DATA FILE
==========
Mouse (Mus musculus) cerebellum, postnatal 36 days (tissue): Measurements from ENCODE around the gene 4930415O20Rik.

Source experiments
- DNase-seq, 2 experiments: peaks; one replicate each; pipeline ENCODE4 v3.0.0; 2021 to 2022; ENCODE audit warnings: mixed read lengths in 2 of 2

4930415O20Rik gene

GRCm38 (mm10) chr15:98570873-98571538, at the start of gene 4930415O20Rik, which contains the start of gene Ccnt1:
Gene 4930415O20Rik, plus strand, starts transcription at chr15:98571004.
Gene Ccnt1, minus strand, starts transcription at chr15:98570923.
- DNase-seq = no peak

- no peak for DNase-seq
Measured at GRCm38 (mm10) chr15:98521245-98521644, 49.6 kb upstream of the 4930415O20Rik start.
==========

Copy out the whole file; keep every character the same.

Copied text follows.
Mouse (Mus musculus) cerebellum, postnatal 36 days (tissue): Measurements from ENCODE around the gene 4930415O20Rik.

Source experiments
- DNase-seq, 2 experiments: peaks; one replicate each; pipeline ENCODE4 v3.0.0; 2021 to 2022; ENCODE audit warnings: mixed read lengths in 2 of 2

4930415O20Rik gene

GRCm38 (mm10) chr15:98570873-98571538, at the start of gene 4930415O20Rik, which contains the start of gene Ccnt1:
Gene 4930415O20Rik, plus strand, starts transcription at chr15:98571004.
Gene Ccnt1, minus strand, starts transcription at chr15:98570923.
- DNase-seq = no peak

- no peak for DNase-seq
Measured at GRCm38 (mm10) chr15:98521245-98521644, 49.6 kb upstream of the 4930415O20Rik start.